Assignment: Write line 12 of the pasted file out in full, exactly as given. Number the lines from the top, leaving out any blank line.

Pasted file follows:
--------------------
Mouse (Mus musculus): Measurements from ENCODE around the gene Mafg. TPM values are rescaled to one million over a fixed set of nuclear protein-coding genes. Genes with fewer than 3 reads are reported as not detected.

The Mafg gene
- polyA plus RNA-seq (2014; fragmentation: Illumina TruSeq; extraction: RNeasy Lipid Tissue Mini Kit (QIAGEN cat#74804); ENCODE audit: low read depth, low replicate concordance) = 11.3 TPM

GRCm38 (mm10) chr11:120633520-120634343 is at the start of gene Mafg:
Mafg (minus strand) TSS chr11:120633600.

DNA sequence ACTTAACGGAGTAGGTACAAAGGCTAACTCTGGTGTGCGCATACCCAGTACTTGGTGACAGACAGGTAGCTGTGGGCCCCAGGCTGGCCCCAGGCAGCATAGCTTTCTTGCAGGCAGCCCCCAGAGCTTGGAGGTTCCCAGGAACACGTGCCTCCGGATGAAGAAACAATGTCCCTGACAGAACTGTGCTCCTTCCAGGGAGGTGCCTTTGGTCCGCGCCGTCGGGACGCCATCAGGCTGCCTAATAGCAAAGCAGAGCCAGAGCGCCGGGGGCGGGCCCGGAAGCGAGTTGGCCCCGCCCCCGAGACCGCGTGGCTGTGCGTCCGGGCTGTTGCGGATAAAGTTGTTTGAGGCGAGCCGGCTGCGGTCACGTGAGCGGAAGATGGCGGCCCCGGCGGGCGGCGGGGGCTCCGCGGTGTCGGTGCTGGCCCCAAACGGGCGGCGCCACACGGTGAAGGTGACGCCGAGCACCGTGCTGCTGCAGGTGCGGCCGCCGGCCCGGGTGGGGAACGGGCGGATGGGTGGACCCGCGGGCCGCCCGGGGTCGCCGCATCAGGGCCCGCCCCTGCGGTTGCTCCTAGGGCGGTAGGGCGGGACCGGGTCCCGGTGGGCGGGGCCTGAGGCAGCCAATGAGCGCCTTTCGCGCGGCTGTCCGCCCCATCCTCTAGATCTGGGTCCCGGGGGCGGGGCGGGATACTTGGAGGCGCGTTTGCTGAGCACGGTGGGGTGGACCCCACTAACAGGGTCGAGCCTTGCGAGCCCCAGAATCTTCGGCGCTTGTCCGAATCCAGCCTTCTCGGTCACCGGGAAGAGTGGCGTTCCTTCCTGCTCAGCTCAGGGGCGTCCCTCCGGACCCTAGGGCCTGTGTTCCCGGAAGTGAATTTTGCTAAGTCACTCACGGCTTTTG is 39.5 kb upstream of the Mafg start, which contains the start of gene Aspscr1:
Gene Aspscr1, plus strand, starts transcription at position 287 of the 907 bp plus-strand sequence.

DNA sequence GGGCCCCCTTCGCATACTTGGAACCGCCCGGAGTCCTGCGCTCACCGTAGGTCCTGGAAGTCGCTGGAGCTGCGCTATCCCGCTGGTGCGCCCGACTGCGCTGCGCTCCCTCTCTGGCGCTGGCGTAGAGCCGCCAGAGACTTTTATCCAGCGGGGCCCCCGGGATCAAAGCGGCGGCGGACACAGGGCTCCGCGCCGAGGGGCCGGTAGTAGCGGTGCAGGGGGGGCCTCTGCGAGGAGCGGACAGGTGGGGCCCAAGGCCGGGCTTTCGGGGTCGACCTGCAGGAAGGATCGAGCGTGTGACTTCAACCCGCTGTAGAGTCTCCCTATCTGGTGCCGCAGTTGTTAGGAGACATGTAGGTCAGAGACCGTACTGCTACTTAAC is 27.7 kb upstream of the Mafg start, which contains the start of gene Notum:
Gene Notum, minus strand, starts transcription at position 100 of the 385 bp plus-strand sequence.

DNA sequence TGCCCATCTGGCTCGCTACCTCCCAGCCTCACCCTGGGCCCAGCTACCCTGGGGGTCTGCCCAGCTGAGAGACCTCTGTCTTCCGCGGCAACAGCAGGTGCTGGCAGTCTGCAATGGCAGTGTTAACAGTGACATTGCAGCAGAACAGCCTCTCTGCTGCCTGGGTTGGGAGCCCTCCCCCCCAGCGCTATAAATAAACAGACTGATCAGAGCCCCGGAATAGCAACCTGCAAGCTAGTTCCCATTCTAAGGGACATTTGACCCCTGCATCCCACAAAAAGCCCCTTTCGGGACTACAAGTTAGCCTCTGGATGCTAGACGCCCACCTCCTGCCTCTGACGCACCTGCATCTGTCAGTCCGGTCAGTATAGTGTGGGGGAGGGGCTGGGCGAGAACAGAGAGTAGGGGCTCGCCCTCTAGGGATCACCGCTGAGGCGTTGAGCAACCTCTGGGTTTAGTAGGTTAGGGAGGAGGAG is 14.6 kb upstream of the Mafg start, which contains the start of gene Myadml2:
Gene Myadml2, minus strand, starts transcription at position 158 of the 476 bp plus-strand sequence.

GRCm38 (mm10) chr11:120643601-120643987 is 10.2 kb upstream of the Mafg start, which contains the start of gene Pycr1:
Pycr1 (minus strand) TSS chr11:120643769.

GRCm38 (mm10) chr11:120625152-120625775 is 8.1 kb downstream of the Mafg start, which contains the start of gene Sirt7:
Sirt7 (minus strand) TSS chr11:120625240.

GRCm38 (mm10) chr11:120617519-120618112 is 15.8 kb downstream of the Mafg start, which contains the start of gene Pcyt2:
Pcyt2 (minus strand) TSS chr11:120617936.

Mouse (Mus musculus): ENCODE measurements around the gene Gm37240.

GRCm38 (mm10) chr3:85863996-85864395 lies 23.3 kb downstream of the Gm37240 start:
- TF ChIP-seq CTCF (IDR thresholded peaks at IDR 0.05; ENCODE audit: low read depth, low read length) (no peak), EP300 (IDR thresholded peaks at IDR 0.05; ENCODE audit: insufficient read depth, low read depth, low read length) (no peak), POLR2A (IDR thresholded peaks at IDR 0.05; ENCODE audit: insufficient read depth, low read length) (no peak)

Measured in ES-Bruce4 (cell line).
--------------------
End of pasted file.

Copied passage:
GRCm38 (mm10) chr11:120643601-120643987 is 10.2 kb upstream of the Mafg start, which contains the start of gene Pycr1: